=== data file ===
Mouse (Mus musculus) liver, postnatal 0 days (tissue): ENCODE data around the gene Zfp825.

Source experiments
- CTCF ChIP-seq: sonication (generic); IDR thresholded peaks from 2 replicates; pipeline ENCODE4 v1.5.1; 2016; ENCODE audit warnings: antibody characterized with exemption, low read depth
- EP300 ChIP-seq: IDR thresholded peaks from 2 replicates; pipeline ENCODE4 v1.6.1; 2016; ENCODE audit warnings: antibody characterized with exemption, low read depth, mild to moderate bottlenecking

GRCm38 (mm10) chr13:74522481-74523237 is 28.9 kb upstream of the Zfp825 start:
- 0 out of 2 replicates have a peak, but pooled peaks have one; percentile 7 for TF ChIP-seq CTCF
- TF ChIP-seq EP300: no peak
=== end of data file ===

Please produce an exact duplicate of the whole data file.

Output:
Mouse (Mus musculus) liver, postnatal 0 days (tissue): ENCODE data around the gene Zfp825.

Source experiments
- CTCF ChIP-seq: sonication (generic); IDR thresholded peaks from 2 replicates; pipeline ENCODE4 v1.5.1; 2016; ENCODE audit warnings: antibody characterized with exemption, low read depth
- EP300 ChIP-seq: IDR thresholded peaks from 2 replicates; pipeline ENCODE4 v1.6.1; 2016; ENCODE audit warnings: antibody characterized with exemption, low read depth, mild to moderate bottlenecking

GRCm38 (mm10) chr13:74522481-74523237 is 28.9 kb upstream of the Zfp825 start:
- 0 out of 2 replicates have a peak, but pooled peaks have one; percentile 7 for TF ChIP-seq CTCF
- TF ChIP-seq EP300: no peak